Every online instructor has slightly different expectations for coursework, time commitment, student participation and the use of online tools. Understanding what’s expected of you, grading policies, and how to participate in your course(s) can reduce stress and improve online learning.
Tips to help you be the best student you can be:
Using Proper Netiquette
Common courtesy and appropriate behavior in everyday life is referred to as etiquette. Appropriate behavior online is known as Netiquette. The key to netiquette is to remember that the people with whom you are communicating cannot see you, read your body language or hear the tone of your voice. No one can tell if you are smiling, scowling, or just joking. Therefore, it is important to be professional and courteous when communicating online.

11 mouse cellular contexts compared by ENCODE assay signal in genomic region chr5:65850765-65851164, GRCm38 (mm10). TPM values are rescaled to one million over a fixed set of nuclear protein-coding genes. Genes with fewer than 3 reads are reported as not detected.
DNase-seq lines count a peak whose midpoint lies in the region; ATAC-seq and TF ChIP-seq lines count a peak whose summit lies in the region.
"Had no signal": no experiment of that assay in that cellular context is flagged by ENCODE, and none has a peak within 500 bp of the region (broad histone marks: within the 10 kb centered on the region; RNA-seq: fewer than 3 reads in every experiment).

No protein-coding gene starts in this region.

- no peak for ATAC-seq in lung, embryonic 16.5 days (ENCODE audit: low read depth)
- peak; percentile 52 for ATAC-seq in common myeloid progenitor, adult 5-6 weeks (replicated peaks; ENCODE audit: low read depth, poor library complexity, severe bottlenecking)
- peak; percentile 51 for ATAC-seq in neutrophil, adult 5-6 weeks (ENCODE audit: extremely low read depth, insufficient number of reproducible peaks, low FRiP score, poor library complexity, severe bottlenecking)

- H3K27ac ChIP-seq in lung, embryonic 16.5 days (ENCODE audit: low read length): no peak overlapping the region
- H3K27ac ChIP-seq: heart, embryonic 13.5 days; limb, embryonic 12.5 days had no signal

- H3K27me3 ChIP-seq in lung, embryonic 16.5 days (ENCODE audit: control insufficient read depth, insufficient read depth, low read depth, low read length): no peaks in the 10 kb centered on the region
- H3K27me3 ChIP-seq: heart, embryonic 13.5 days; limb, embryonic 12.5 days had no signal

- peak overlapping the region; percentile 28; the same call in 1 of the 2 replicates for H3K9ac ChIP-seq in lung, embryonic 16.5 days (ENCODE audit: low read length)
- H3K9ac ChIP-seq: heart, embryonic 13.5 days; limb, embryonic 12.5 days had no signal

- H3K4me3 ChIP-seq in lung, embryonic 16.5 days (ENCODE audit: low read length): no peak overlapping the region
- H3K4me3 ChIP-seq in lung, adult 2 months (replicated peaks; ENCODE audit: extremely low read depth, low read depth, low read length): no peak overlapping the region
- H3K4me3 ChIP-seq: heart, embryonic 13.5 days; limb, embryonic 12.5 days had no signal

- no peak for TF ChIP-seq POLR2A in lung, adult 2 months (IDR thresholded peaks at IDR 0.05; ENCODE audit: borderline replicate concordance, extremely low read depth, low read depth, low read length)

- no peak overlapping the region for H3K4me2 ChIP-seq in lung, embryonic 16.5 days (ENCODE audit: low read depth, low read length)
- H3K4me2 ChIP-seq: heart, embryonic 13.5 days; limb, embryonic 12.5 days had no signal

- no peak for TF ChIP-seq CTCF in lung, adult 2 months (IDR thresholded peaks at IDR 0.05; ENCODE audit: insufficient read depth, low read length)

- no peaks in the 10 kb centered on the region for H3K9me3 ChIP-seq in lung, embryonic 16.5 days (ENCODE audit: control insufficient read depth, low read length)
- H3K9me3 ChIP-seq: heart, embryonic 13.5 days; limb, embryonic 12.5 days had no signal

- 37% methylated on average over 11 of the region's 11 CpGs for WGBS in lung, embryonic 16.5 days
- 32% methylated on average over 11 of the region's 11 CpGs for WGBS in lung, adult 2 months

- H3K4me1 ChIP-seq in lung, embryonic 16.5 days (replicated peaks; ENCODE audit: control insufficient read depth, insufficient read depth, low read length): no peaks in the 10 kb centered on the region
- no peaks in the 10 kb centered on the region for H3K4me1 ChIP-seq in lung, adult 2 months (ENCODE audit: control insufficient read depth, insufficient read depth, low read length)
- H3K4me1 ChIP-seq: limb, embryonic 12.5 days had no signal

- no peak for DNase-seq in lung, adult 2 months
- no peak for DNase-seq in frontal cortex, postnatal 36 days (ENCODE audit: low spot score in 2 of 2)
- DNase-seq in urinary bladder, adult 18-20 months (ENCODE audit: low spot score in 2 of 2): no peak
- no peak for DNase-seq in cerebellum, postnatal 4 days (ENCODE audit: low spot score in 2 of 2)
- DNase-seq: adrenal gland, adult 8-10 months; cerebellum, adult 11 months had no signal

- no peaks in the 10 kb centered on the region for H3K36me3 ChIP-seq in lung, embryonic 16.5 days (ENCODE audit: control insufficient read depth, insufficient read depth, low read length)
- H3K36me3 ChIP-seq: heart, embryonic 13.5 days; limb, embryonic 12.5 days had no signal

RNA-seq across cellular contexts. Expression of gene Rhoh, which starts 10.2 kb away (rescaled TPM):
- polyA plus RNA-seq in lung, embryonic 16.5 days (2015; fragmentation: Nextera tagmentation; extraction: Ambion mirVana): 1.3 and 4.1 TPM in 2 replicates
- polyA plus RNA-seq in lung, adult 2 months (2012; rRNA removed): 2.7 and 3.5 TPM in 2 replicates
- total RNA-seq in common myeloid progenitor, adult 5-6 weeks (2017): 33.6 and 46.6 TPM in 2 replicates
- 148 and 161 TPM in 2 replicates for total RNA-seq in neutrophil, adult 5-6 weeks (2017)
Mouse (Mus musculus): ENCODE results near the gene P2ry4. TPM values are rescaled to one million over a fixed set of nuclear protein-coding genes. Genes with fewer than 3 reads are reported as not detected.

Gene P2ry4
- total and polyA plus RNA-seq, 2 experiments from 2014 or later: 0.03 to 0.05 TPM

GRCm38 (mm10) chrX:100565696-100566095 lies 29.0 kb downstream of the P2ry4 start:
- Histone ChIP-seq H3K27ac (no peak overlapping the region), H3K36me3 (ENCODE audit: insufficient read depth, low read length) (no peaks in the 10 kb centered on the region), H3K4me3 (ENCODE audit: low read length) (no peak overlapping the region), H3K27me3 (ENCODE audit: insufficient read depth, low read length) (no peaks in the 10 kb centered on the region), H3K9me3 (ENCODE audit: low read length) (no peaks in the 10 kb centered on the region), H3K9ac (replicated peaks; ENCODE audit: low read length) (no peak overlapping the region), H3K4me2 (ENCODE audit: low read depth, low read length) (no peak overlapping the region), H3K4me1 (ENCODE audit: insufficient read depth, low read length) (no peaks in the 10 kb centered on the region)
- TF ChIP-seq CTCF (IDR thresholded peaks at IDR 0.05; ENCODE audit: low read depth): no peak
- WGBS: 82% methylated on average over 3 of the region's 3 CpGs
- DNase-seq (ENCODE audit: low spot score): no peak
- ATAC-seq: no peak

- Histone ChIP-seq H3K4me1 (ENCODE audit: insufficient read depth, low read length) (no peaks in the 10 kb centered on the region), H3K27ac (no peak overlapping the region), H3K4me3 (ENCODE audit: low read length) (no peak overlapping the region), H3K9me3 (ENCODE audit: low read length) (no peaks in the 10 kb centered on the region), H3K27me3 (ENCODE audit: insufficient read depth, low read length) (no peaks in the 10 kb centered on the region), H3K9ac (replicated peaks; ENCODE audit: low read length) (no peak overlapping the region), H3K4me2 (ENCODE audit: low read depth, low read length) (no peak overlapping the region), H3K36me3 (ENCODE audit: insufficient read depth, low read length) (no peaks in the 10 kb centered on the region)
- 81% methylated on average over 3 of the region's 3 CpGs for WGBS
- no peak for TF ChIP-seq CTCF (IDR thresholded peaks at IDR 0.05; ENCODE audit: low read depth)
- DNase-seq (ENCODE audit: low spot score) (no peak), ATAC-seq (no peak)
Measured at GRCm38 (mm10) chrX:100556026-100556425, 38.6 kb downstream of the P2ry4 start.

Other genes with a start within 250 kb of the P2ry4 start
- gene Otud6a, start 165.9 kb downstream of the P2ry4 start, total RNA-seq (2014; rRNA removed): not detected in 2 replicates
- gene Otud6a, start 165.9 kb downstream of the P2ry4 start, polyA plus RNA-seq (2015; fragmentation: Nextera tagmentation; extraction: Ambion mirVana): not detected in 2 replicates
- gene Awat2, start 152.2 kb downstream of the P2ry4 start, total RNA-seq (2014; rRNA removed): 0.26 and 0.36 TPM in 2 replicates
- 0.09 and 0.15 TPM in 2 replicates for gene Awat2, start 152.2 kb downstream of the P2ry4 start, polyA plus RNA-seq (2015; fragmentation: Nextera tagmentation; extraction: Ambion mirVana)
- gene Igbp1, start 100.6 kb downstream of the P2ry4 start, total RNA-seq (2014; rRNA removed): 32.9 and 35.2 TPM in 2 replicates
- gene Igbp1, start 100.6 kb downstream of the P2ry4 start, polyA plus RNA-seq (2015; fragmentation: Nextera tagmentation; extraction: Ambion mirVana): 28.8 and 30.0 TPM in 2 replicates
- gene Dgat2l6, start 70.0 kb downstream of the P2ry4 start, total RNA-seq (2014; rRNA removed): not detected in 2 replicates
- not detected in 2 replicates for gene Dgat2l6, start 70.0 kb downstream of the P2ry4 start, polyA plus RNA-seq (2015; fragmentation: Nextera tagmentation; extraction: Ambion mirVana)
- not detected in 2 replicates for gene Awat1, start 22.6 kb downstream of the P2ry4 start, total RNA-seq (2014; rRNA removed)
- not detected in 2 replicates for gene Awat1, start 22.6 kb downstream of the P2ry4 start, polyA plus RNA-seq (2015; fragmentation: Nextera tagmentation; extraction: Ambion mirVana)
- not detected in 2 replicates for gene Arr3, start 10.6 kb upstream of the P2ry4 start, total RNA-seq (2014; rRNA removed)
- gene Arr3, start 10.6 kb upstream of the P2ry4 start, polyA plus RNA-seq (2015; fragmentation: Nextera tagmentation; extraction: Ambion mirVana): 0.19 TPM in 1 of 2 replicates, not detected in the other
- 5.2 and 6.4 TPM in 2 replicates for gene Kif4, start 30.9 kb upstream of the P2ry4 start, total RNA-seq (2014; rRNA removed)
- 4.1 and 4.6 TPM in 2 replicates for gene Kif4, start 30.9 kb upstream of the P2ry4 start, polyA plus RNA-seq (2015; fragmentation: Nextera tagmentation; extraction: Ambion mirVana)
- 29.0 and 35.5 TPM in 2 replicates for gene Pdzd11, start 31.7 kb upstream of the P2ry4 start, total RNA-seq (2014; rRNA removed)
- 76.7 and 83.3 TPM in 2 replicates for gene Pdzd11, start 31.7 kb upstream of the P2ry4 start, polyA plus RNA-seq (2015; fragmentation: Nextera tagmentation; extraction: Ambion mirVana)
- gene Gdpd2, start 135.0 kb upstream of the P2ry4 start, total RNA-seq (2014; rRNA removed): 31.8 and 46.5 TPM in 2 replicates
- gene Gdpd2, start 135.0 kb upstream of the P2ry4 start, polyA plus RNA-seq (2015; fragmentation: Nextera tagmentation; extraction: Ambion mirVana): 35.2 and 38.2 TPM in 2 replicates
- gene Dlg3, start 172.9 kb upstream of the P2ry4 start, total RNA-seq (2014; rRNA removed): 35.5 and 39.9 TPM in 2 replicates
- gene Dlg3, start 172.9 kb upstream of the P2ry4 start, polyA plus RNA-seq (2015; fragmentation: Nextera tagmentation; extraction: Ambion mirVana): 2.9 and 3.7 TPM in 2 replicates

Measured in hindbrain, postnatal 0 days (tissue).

Yes. The vast majority of our students work throughout their time in their academic program. It is important to assess course load and financial aid to understand how to balance school and working.
If possible, students may cut down on their work hours during a clinical portion of a program.
Most of our programs do not require onsite visits, but there are a couple of exceptions.
If you are interested in pursuing the Master of Science in Nursing-Nurse Midwifery, you will have two skills intensives that take place on campus. The Post-Master’s Psychiatric-Mental Health Nurse Practitioner program has one onsite visit that occurs during the first semester of psych-specific classes.
Yes. Many of our students qualify for some type of financial aid.
Sources of aid:
Programs can be completed full-time or part-time. Many programs are set up to be part-time, with most containing fewer than 10 credit hours in any given semester. We know you have a lot going on, so want to make sure that school can fit into your schedule. Note: There are some exceptions.
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